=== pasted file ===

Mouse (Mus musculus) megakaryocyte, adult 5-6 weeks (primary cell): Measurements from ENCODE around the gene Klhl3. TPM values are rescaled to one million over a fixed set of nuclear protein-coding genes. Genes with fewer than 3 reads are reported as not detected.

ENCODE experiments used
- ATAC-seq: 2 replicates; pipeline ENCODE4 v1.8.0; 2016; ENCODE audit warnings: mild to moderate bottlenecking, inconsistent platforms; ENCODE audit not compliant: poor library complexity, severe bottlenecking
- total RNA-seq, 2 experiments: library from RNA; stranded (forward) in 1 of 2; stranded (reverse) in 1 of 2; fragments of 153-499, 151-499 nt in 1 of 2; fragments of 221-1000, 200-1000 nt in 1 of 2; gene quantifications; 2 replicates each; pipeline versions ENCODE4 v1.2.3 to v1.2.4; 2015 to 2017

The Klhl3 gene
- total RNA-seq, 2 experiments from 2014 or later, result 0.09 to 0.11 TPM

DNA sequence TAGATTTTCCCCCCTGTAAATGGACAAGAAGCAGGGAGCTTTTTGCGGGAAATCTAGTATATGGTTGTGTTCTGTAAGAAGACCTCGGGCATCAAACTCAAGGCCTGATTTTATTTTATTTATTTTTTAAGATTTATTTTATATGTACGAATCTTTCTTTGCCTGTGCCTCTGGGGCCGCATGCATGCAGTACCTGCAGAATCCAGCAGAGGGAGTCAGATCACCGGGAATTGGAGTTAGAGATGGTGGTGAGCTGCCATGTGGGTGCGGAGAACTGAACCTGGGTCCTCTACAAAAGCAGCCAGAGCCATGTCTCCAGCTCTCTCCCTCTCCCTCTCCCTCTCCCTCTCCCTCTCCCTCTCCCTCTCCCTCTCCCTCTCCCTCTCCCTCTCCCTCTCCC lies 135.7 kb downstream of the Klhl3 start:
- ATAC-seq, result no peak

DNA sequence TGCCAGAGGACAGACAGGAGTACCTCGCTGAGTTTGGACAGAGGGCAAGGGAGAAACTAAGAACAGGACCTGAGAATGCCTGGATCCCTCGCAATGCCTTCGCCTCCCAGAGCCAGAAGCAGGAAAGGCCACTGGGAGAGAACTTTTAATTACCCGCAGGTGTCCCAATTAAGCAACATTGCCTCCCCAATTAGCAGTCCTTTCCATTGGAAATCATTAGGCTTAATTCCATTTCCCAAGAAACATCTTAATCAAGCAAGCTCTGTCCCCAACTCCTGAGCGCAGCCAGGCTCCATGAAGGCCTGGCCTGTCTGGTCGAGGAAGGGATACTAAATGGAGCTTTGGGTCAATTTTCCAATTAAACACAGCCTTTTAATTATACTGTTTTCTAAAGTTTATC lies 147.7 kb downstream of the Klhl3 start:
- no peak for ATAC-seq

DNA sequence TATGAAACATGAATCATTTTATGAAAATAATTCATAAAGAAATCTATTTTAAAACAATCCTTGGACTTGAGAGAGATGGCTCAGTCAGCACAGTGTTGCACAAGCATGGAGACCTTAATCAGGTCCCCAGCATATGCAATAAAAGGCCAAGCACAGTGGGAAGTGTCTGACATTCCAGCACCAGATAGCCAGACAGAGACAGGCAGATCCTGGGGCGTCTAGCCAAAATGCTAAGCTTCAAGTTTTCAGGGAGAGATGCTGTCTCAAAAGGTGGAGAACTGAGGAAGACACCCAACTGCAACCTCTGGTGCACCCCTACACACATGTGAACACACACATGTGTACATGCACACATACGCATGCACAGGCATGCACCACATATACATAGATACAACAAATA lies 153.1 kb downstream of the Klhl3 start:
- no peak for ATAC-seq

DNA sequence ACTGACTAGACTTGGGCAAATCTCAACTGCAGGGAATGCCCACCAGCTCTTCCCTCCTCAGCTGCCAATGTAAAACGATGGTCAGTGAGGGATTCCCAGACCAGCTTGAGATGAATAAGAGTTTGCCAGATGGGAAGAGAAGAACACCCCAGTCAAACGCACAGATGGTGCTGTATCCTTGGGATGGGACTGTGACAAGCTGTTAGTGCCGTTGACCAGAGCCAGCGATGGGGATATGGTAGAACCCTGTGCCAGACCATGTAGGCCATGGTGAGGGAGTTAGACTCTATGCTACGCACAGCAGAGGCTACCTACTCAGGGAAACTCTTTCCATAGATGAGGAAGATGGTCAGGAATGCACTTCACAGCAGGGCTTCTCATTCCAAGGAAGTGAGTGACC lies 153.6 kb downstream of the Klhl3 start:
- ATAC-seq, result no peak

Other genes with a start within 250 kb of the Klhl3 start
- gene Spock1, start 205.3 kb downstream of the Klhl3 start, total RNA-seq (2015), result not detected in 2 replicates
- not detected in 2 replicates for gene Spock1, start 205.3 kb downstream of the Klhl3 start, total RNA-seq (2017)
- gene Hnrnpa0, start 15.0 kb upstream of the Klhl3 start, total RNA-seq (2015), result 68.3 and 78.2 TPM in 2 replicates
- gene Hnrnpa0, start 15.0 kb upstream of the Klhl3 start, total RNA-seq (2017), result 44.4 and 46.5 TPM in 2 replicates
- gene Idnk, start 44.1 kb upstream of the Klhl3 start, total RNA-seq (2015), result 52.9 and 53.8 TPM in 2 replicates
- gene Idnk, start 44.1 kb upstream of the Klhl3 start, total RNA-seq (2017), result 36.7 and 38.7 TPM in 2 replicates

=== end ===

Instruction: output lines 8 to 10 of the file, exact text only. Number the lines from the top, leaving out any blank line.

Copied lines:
- ATAC-seq, result no peak

DNA sequence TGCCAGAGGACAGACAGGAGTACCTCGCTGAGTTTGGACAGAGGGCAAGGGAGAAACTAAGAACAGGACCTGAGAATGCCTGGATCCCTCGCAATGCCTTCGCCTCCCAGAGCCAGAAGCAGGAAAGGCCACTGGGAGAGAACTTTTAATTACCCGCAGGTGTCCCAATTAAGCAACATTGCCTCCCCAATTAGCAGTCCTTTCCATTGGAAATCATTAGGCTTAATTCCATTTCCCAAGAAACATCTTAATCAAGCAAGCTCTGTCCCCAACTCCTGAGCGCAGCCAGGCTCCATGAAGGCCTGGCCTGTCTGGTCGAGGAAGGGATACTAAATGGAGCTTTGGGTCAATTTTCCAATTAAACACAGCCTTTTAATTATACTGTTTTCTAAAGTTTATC lies 147.7 kb downstream of the Klhl3 start:
- no peak for ATAC-seq